The Rangers are embarking on a rebuild while hoping their player development machine starts clicking again
The Rangers' roster has plenty of holes to fill
Seven years ago, the Rangers were a fearsome offensive juggernaut.
Adrian Beltre was a franchise cornerstone, flashing big power in the middle of the order to go with his Gold Glove-caliber defense. Josh Hamilton was the reclamation project turned superstar, launching tape-measure home runs. Michael Young contended for batting titles. Nelson Cruz was the late bloomer who lengthened the lineup with even more power. Ian Kinsler was a 30-30 terror, walking more than he struck out and making everything go from the leadoff spot. Mike Napoli was the hulking slugger whose exploits were so celebrated in Arlington, fans chanted his name every time he strode to the plate.
During that 2011 season, the Rangers scored more runs than all but two teams, won more games than in any other season in franchise history, and charged to their second straight World Series appearance.
- 2018 Result: 67-95, fifth place in AL West
- Key free agents/losses: Jurickson Profar, Adrian Beltre, Robinson Chirinos, Matt Moore, Martin Perez, Bartolo Colon, Doug Fister, Yovani Gallardo, Tony Barnette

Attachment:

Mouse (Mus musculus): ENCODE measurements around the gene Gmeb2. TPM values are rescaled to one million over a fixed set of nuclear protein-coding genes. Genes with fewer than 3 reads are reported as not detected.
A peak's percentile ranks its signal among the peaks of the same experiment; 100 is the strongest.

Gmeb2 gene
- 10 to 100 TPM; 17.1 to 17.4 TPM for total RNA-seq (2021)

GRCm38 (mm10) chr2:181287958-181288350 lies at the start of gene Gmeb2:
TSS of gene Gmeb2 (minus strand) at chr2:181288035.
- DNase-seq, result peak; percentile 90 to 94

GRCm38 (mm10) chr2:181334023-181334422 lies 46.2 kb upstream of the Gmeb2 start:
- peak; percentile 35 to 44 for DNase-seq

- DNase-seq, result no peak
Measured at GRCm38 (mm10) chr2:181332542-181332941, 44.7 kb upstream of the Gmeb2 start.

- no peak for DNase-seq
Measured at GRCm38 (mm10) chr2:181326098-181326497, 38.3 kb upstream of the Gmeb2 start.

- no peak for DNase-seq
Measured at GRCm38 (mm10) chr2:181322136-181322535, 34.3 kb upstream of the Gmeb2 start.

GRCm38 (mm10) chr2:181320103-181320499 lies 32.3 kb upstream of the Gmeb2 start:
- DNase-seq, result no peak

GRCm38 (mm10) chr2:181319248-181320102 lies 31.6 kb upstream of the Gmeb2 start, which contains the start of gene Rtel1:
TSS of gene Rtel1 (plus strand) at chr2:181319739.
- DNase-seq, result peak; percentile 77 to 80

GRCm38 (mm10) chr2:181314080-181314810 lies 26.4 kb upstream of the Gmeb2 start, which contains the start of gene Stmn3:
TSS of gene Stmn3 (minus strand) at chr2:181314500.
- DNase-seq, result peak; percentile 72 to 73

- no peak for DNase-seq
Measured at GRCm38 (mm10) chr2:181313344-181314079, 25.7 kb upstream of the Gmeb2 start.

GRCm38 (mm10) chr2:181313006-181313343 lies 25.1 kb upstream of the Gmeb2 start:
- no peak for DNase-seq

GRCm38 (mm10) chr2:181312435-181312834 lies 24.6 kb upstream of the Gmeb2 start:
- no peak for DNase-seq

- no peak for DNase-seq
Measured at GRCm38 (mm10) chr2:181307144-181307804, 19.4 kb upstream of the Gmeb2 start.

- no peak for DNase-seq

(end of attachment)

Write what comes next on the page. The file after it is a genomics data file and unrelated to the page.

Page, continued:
- Needs: Starting pitching, third base, catcher, center field, relief pitching
By 2018, those video-game numbers of the past had receded deep into fans' memory banks. Only six teams fared worse than Texas last season by park-adjusted offense: the terrible Padres, Giants, Royals, Marlins, Orioles, and Tigers. Only three Rangers position players, be they starters or bench jockeys, posted better-than-league-average offensive numbers in 2018.
One was Shin-Soo Choo, the skilled DH who enjoyed an impressive bounceback season...but is also 36 years old. Another was Jurickson Profar, the one-time best prospect in baseball who finally started to make good on his potential... earlier this month. The third is Joey Gallo, a big-time power hitter who smashed 40 home runs last season, is just 25 years old, and offers four years of controllable service time...who also has enough massive holes in his swing to strike out 207 times last season, and plays lousy defense everywhere the Rangers try him.
With Gallo thus the only plus hitter currently on the major league roster who looks like he could stick for a while, it's worth investigating what happened. The short answer is that the Rangers' player development machine, the one that produced Kinsler and Young, as well as Elvis Andrus, C.J. Wilson, Derek Holland, and other recent luminaries, has stalled.
Odor broke into the big leagues four years ago, at the tender age of 20. By 22, he was one of the most exciting young stars in baseball, launching 33 home runs in his third big league season. He was also emerging as the combative young face of Rangers baseball, a talented, 5-foot-10 pain in the ass who often delivered a knockout blow to opponents, figuratively and sometimes literally.